THERE'S A REASON pop auteur Todd Rundgren titled his 1978 magnum opus Hermit of Mink Hollow. Like much of his work, it was recorded alone, with Rundgren playing every instrument and overdubbing every vocal harmony. That sort of thing requires peace, quiet, patience and focus. And the solitude of a hermit.
Mississippi music-maker and Savannah Stopover alumnus Dent May used a similar methodology for his second full-length album, Warm Blanket.
May had always been a one-man studio band anyway, but his earlier stuff was recorded in his lo-fi Oxford bedroom.
For Warm Blanket, May booked a vacation rental home on the beach in St. Augustine, Fla. He didn’t know anyone in town, but he made sure he got a house that came with a grand piano. He and his muse stayed a month, and emerged with a collection of finely-crafted gems.
Fans of Rundgren in his Something/Anything period (“Hello It’s Me,” “I Saw the Light”) or the legendary studio rat Emmit Rhodes (“She’s Such a Beauty,” “Fresh as a Daisy”) will find much to like in Dent May’s music, which has a sunny, Beach Boys/Matthew Sweet vibe with ribbons of airy harmonies and cascading melodic rivers.
Many of the songs on Warm Blanket (and the earlier Do Things) are rooted in funk and very ‘70s-sounding rhythm ‘n’ blues and disco. May didn’t experience all that music first-hand in Oxford; rather, he became infatuated with dance music through investigative downloading.
At the end of the day, his music can’t be easily classified. Which is how he likes it – like his heroes R. Stevie Moore and Joe Meek, “people who built these crazy worlds around themselves,” Dent May’s a studio geek with a never-ending supply of ideas.
Why did you rent the house in Florida to make Warm Blanket?
Dent May: Where I live, there's a lot of distractions. So I really just wanted to focus completely on making an album. I've always had this romantic notion of locking myself away in some exotic location and making an album. So that was the idea behind it. And it was a fun and interesting experience, for sure. I recorded the whole thing in the house. The instruments took up the most space – a lot of synths, and guitars. And just a really shitty interface I got from Guitar Center for $200. And my laptop.
Did you write something in the morning and record it that night? How did that work?
Dent May: I had a lot of songs written before I went there, in various states of completion, and I wrote a couple songs while I was there. So I structured my day like a normal work day – I woke up at 9, worked, had lunch, worked some more, had dinner and worked some more. When I'm at home and writing or recording in my bedroom, it's really hard to completely finish something because it's so open-ended. So I think that deadlines are a really healthy thing for me, creatively. I kind of have to make myself finish things, otherwise I'll just leave it open-ended and keep changing things. And keep throwing away a lot of ideas.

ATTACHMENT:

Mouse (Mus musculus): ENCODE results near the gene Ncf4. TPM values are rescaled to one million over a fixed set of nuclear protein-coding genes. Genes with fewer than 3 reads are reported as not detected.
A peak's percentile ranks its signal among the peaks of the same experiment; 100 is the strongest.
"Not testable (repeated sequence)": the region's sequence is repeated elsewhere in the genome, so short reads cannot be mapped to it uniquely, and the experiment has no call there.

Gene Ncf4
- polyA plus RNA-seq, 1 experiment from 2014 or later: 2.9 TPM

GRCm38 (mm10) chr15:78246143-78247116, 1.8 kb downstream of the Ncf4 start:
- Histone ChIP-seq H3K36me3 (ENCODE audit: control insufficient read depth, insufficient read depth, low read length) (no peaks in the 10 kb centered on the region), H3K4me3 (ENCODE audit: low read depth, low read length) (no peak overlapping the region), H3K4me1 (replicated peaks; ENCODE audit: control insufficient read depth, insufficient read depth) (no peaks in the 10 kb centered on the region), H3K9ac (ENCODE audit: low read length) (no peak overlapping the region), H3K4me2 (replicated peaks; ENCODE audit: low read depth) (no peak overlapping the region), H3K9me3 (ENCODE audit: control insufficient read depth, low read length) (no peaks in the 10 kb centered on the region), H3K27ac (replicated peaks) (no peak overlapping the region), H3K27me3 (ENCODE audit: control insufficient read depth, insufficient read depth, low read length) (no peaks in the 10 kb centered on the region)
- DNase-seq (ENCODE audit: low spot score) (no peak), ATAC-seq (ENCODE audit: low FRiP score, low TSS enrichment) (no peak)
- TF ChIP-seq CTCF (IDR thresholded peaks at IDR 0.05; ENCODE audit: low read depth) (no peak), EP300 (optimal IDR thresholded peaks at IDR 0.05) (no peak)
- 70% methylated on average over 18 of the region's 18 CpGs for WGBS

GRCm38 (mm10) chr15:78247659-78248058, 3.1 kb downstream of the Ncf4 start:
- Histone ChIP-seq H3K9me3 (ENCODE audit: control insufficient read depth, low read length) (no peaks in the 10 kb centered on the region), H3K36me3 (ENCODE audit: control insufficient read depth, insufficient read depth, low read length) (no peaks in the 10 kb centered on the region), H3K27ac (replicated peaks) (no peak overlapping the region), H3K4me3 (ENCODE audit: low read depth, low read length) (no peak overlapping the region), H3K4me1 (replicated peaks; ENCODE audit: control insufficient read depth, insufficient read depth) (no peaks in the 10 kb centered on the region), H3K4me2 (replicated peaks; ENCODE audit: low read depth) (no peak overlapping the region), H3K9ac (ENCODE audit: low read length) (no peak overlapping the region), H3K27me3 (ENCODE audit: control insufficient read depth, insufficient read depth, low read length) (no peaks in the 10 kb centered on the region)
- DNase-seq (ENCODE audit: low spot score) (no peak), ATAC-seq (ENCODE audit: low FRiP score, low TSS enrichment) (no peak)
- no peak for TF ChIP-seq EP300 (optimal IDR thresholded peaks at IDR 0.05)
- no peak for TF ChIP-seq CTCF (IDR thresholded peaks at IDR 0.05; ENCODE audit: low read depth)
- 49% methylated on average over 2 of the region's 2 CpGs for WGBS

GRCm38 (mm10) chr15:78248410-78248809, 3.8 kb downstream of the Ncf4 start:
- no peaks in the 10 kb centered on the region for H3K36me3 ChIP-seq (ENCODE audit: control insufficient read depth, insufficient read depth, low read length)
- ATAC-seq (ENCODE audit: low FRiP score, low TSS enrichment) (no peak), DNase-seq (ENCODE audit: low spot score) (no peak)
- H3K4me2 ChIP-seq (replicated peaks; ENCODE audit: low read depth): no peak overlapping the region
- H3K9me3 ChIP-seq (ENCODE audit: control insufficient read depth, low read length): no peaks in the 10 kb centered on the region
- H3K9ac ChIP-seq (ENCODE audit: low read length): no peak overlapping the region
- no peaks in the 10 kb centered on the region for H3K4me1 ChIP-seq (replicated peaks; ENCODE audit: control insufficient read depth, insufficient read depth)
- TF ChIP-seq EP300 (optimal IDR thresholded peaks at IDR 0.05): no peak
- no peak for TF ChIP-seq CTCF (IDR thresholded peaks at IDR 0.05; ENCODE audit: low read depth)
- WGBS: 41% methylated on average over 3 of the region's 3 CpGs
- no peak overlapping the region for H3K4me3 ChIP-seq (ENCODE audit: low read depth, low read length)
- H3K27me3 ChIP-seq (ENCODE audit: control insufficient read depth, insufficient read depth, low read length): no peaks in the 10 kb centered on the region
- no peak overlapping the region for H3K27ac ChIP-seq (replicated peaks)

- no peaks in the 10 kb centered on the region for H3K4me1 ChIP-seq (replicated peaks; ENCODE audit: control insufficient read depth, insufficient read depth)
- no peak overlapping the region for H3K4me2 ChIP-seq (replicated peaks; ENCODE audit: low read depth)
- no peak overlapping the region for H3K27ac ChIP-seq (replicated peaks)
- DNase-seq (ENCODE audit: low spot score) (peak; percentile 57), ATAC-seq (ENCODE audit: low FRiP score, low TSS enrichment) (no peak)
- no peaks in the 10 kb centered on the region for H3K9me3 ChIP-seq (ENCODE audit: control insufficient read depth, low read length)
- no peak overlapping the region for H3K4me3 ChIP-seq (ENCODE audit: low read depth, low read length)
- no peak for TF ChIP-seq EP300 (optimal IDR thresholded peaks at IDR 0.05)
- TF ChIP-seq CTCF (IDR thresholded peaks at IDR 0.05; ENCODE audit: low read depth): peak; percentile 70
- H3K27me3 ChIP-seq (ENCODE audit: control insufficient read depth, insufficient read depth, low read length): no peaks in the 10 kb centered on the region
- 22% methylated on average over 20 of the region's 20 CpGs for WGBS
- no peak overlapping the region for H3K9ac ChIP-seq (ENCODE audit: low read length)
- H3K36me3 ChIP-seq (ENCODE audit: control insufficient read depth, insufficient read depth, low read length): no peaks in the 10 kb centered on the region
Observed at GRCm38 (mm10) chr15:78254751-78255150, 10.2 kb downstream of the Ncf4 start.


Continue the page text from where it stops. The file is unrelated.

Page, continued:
To me, it sounds very Pet Sounds. I'm sure that's no great surprise to you. That melancholy, wistful "Caroline No" kind of mood. As a songwriter, where is your emotional core?
Dent May: My emotional core just comes from my life and personal experiences, and my friends and loved ones and things like that. My musical core comes from the Internet, to be totally honest. But I did grow up singing in church and school choirs, and doing performing arts. So I've always loved classic, old-school songwriting. Of course including Brian Wilson, but also great songwriters like Harry Nilsson and Gershwin, classic country, Lee Hazelwood, people like that. But I also really like contemporary music – disco and funk, and I like rap and contemporary R&B and experimental music. I always wanted to try and combine it all into one thing. But the emphasis is really always the songwriting.
People always say my music is really retro, and that’s probably true. But the goal has always been to bring a classic songwriting sensibility into a more adventurous, kaleidoscopic sound. And that’s something I’m still working on, and something I hope to perfect in the future.
In our last interview, you described yourself as a “control freak,” and that’s why you play all (or most of) the instruments yourself. Live, though, you have to play with others. Can you actually have a democratic band?
Dent May: That's a really interesting questions ... since the album's come out, and I've been touring quite a bit, I've really valued playing with other musicians more than ever. Maybe no one can play it like me, but I can't play it like other fantastic musicians either. That really doesn't say much about my skills as a musician, because I'm really not that great at any of these instruments. I just try my best. And luckily, in Oxford there's lots of musician types with very flexible schedules, who play in a whole lot of different bands.
I think on my next record I’m going to have a band behind me, and a bunch of other musicians. I looked at making Warm Blanket as kind of a learning experience, and kind of a personal exercise in recording and songwriting. And I’m looking forward to trying it a little differently next time. Maybe going for something a little bigger. And recording in an actual studio.